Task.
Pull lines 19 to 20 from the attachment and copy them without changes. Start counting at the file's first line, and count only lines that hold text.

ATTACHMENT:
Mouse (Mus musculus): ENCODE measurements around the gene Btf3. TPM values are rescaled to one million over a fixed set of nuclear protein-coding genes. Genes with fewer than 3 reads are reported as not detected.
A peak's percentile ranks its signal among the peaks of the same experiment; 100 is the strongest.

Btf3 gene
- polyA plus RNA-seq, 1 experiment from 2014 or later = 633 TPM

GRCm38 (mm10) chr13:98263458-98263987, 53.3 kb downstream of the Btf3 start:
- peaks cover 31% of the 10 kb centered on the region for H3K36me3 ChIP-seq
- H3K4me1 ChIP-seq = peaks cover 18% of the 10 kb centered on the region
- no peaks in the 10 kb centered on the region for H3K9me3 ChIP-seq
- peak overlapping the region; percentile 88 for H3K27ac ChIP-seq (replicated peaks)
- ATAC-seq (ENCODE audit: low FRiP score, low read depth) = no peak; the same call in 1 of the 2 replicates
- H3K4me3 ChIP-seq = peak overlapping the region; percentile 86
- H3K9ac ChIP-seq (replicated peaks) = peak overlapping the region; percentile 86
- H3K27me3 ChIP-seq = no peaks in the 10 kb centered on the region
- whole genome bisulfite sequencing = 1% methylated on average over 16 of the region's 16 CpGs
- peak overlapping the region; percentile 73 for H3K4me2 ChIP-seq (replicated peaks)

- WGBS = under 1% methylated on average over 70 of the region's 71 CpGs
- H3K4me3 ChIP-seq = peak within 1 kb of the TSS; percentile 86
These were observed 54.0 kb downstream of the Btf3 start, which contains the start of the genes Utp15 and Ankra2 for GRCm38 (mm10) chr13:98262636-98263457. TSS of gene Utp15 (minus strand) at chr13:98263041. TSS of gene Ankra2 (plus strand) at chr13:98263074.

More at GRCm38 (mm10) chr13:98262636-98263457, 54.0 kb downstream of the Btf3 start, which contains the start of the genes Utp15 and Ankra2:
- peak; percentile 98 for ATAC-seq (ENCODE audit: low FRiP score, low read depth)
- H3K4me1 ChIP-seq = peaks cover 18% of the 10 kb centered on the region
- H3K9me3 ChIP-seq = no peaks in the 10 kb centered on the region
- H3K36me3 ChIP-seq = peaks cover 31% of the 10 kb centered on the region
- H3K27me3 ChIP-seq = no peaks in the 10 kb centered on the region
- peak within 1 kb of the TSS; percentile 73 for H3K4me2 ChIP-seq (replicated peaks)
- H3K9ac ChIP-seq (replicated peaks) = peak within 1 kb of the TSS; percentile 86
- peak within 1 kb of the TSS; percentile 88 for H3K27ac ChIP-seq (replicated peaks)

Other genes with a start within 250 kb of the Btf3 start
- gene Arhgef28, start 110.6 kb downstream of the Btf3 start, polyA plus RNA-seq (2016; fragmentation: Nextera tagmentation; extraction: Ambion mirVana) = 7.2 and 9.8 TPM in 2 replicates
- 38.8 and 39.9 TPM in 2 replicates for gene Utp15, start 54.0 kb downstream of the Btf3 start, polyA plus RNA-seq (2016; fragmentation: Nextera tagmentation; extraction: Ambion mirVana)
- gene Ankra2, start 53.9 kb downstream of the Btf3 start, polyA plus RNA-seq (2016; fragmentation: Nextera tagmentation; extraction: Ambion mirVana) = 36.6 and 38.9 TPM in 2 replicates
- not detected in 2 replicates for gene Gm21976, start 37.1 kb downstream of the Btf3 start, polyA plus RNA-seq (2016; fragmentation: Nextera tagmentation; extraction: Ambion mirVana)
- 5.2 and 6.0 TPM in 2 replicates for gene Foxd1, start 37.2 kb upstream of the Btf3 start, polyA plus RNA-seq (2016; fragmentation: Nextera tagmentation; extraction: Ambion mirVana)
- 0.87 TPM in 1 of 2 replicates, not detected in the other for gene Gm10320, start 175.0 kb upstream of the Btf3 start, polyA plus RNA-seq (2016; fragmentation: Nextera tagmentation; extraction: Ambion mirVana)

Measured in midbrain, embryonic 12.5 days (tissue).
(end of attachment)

More at GRCm38 (mm10) chr13:98262636-98263457, 54.0 kb downstream of the Btf3 start, which contains the start of the genes Utp15 and Ankra2:
- peak; percentile 98 for ATAC-seq (ENCODE audit: low FRiP score, low read depth)